Stopping Methane Leaks Means Job Bonanza

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A drilling rig outside Douglas, Wyo. The U.S. EPA estimated that 29 percent of industrial methane emissions are linked to oil and gas production.

Stephanie Joyce

A drilling rig outside Douglas, Wyo. The U.S. EPA estimated that 29 percent of industrial methane emissions are linked to oil and gas production.

The Environmental Defense Fund released a report this week on the growing industry of detecting and reducing methane emissions. As drilling companies look to natural gas as a cleaner alternative to coal, its main component, methane, is a cause for concern. Methane mitigation companies are turning this concern into profit and jobs.

EDF reported:

Unburned natural gas is primarily methane, both a powerful greenhouse gas and a valuable product. Many companies have effectively developed technologies and services that capture these emissions from oil and gas systems, according to the Datu report. Increased use of these available solutions can create new, well-paying American jobs for skilled workers, save industry over $1 billion in lost product and reduce air pollution.

The study looked at 76 firms across 46 states that manufacture equipment to detect methane leaks and offer related services. Although some are large firms employing tens of thousands of people, more than half of these companies employ 500 or less people and qualify as small businesses. They offer a median hourly wage of more than $30 per hour, exceeding the national average, according to SNL Financial.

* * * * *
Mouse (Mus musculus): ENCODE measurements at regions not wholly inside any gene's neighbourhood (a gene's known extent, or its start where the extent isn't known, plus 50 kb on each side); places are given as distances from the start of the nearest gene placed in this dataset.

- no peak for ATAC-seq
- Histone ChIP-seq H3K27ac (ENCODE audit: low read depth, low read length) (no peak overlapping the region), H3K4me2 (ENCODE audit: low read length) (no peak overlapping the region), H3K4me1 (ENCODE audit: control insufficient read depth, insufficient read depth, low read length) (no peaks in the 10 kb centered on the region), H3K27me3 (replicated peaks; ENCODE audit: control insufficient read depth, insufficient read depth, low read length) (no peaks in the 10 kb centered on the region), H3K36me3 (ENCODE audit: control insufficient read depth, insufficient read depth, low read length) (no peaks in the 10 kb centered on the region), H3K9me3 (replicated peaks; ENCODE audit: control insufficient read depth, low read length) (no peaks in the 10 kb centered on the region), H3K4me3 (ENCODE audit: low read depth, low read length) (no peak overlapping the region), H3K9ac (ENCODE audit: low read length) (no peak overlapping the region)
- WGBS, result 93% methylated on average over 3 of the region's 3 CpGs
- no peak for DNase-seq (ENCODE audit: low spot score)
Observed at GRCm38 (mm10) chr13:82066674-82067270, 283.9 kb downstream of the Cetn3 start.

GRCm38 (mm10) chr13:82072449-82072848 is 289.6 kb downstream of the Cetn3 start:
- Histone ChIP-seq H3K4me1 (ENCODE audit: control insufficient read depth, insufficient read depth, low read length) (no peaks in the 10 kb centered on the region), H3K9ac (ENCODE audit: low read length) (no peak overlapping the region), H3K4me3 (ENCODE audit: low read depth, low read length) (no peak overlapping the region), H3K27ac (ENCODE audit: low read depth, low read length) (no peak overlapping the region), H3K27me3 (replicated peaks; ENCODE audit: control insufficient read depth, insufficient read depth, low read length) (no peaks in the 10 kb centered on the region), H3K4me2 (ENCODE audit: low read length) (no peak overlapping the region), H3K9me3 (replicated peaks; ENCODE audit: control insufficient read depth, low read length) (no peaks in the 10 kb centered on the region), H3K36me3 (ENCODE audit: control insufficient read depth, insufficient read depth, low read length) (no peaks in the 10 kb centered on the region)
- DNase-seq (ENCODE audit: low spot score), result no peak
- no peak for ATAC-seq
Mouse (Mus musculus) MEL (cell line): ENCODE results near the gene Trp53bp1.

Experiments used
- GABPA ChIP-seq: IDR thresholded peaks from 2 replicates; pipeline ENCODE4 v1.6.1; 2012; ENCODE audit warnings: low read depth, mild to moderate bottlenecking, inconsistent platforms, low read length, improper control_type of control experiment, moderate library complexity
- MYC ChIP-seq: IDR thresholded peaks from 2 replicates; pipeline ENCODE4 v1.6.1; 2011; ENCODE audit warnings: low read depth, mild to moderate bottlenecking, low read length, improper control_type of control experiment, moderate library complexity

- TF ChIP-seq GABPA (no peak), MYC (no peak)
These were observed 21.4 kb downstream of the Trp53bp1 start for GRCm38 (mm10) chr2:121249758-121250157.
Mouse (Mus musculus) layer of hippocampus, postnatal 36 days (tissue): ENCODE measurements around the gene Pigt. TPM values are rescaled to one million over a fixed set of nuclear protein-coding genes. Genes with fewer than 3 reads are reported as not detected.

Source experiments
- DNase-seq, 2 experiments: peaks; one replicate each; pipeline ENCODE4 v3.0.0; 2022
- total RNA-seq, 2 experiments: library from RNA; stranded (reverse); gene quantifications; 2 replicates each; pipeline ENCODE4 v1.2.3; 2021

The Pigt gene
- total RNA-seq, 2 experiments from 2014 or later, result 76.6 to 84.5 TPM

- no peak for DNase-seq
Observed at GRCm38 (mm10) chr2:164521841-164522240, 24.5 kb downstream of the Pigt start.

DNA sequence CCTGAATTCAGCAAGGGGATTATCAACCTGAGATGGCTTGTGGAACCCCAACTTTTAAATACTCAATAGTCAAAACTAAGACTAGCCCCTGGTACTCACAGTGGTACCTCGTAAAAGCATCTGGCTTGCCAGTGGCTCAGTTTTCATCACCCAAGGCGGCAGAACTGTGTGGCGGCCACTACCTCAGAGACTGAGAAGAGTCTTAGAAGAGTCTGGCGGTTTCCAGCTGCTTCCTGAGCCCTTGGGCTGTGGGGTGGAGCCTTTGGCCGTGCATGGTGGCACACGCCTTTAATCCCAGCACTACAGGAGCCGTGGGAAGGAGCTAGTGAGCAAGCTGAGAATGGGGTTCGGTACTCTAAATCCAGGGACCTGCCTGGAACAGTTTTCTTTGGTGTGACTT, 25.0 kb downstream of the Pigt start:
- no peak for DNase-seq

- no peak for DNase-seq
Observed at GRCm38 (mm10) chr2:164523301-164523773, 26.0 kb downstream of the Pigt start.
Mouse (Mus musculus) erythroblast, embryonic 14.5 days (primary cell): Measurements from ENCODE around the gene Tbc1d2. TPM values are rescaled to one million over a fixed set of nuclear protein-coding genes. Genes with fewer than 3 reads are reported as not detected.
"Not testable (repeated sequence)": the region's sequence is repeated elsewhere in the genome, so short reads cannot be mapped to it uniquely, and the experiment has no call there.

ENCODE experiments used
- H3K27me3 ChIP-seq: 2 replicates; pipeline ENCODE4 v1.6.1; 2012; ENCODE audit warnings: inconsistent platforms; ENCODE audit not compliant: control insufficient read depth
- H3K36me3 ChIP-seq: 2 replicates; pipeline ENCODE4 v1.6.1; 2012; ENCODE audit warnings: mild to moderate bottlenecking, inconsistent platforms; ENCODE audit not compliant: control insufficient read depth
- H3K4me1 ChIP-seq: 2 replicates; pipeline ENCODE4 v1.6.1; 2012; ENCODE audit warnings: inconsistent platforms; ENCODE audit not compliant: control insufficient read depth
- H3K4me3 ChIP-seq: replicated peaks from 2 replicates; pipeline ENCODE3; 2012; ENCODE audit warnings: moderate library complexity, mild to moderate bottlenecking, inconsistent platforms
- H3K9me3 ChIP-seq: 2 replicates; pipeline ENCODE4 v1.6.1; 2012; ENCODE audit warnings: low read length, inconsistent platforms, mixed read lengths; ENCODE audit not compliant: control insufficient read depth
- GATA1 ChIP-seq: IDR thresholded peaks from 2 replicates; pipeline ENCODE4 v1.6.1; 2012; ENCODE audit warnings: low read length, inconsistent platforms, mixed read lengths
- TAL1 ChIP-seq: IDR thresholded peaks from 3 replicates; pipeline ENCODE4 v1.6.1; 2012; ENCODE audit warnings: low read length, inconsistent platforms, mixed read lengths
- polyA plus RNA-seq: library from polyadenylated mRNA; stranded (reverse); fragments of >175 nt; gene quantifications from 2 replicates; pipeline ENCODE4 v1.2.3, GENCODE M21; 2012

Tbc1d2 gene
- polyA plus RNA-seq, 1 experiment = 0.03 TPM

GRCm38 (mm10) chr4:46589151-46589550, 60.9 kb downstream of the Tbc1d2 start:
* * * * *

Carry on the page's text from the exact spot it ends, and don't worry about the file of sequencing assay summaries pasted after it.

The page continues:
The majority of these firms are located in states where oil and gas production is on the rise, including Colorado, Texas, Oklahoma and Pennsylvania. The U.S. EPA estimated that 29 percent of industrial methane emissions are linked to oil and gas production, and there is still work to be done when it comes to regulation. EDF Reported:

Greater state and federal oversight is needed to limit methane emissions from the oil and gas sector. Colorado adopted the nation’s first air pollution rules that require oil and gas companies to control both emissions of methane and smog-forming VOCs (volatile organic compounds). The rules, supported by energy companies and environmentalists, reduce nearly 200,000 tons of methane and VOCs each year—equal to the amount produced by all the cars and trucks in Colorado. Colorado’s rules are a model for smart policy with clear economic, environmental and health benefits.

While this side effect of drilling for natural gas industry is creating jobs, the industry has its dark side, as IE investigated in the Dark Side of the Boom series. Just last week, a worker in a Wyoming natural gas facility died.

There is also growing doubt that natural gas is the answer to a greener planet.

What’s next:

  • Read the full report conducted by Datu Research.
  • Check out EDF’s interactive map of the emerging methane mitigation industry.
  • Check out the EDF and Google Earth interactive maps of natural gas leaks in Boston, Indianapolis and Staten Island.